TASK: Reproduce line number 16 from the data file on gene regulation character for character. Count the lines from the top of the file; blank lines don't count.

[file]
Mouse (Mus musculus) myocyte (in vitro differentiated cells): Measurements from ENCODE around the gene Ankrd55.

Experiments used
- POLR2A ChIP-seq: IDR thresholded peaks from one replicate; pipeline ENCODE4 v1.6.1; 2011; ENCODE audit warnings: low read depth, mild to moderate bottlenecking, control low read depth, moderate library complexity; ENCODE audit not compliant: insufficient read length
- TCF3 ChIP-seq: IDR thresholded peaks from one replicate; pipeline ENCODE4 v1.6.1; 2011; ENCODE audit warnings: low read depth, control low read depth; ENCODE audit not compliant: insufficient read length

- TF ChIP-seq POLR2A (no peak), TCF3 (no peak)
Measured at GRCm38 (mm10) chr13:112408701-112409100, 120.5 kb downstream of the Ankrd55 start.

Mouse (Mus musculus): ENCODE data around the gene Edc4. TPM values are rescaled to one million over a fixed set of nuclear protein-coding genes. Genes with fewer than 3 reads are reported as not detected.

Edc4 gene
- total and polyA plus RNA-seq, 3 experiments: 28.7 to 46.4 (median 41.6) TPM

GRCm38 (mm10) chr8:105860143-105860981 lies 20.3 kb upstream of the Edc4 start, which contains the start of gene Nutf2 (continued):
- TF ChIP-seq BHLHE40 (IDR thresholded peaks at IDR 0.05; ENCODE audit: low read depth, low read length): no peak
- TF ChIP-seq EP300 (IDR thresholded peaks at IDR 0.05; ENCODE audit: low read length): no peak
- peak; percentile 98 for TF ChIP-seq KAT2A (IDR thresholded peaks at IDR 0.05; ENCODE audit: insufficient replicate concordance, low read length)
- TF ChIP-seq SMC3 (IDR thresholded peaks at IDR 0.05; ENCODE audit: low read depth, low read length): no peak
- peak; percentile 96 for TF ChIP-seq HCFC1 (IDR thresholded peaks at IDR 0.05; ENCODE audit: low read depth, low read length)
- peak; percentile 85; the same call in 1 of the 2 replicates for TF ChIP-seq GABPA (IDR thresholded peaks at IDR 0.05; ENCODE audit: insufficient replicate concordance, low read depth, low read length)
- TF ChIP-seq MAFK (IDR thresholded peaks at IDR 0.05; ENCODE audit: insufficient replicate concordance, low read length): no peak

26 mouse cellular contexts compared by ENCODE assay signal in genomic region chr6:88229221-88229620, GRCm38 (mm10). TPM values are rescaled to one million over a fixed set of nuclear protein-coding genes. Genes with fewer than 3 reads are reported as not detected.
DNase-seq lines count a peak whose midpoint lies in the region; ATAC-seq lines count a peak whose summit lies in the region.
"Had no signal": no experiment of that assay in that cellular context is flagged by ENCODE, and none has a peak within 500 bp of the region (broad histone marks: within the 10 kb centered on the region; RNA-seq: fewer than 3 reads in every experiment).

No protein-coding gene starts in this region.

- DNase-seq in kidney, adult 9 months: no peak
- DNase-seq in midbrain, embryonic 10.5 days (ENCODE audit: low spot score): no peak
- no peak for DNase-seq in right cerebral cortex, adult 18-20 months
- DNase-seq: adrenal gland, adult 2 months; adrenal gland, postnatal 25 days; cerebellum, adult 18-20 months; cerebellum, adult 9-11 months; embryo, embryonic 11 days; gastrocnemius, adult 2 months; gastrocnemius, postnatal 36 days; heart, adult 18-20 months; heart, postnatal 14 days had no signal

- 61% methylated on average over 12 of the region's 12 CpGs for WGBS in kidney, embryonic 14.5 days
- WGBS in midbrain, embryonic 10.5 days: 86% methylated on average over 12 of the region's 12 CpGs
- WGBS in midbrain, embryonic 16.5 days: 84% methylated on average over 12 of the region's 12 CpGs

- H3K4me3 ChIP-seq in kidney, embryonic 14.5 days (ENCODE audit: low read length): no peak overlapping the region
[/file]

- peak; percentile 85; the same call in 1 of the 2 replicates for TF ChIP-seq GABPA (IDR thresholded peaks at IDR 0.05; ENCODE audit: insufficient replicate concordance, low read depth, low read length)